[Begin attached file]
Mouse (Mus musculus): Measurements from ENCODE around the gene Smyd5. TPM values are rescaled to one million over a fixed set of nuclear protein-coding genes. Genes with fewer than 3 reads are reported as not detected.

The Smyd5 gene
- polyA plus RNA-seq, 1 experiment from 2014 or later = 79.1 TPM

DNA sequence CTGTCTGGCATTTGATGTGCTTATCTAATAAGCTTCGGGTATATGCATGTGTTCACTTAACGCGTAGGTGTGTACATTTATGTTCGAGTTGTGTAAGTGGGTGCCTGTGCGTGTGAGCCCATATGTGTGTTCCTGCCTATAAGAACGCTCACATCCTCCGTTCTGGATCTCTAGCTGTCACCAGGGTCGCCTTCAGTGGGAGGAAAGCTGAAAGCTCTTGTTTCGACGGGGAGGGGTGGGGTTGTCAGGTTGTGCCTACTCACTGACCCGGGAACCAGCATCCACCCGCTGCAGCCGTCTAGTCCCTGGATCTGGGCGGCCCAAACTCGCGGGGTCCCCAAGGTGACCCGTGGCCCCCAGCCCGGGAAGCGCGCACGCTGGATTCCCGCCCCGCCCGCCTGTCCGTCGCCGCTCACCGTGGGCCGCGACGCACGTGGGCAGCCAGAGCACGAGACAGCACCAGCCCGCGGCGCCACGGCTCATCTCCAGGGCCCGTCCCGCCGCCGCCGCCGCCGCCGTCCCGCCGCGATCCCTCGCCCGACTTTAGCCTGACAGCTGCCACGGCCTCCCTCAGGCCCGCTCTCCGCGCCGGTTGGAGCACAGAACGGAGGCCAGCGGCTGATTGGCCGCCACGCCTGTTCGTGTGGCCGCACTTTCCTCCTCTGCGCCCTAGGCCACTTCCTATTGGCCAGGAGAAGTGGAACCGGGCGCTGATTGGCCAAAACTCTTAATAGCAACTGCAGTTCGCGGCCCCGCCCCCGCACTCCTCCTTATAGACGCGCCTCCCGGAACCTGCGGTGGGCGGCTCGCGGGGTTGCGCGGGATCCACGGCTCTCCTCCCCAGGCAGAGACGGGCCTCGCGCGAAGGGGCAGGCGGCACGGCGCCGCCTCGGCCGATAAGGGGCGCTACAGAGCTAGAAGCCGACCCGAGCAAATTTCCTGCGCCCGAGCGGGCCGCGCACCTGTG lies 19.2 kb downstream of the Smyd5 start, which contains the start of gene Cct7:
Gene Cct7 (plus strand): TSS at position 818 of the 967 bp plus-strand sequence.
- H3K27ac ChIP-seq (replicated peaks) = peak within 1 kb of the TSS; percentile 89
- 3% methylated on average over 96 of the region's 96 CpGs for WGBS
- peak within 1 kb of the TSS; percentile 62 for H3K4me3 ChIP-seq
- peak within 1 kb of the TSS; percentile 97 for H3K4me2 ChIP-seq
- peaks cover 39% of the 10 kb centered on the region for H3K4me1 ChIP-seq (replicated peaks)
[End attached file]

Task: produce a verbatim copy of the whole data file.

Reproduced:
Mouse (Mus musculus): Measurements from ENCODE around the gene Smyd5. TPM values are rescaled to one million over a fixed set of nuclear protein-coding genes. Genes with fewer than 3 reads are reported as not detected.

The Smyd5 gene
- polyA plus RNA-seq, 1 experiment from 2014 or later = 79.1 TPM

DNA sequence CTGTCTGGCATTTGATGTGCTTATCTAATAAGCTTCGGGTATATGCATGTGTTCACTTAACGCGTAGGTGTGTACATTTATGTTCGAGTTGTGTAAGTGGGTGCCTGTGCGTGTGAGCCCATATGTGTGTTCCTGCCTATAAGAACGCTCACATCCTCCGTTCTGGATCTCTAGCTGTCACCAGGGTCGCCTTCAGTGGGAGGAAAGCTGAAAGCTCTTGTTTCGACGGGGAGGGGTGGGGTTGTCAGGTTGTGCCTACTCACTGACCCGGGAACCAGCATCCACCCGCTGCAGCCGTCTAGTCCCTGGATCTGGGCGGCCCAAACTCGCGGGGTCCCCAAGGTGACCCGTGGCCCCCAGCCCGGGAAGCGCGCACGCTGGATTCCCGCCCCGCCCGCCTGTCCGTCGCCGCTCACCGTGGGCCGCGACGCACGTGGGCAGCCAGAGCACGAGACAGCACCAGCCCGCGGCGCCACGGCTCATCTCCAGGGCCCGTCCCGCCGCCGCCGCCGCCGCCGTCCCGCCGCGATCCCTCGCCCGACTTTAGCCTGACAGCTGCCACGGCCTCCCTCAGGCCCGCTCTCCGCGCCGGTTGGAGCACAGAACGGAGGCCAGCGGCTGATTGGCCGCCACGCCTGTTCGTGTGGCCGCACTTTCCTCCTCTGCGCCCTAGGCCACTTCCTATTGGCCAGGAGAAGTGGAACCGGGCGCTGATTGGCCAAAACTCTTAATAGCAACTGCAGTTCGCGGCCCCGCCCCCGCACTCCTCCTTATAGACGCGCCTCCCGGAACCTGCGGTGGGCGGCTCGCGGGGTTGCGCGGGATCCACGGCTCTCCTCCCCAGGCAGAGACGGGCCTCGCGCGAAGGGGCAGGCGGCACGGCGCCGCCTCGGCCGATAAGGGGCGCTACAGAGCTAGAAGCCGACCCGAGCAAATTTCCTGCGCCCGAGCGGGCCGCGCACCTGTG lies 19.2 kb downstream of the Smyd5 start, which contains the start of gene Cct7:
Gene Cct7 (plus strand): TSS at position 818 of the 967 bp plus-strand sequence.
- H3K27ac ChIP-seq (replicated peaks) = peak within 1 kb of the TSS; percentile 89
- 3% methylated on average over 96 of the region's 96 CpGs for WGBS
- peak within 1 kb of the TSS; percentile 62 for H3K4me3 ChIP-seq
- peak within 1 kb of the TSS; percentile 97 for H3K4me2 ChIP-seq
- peaks cover 39% of the 10 kb centered on the region for H3K4me1 ChIP-seq (replicated peaks)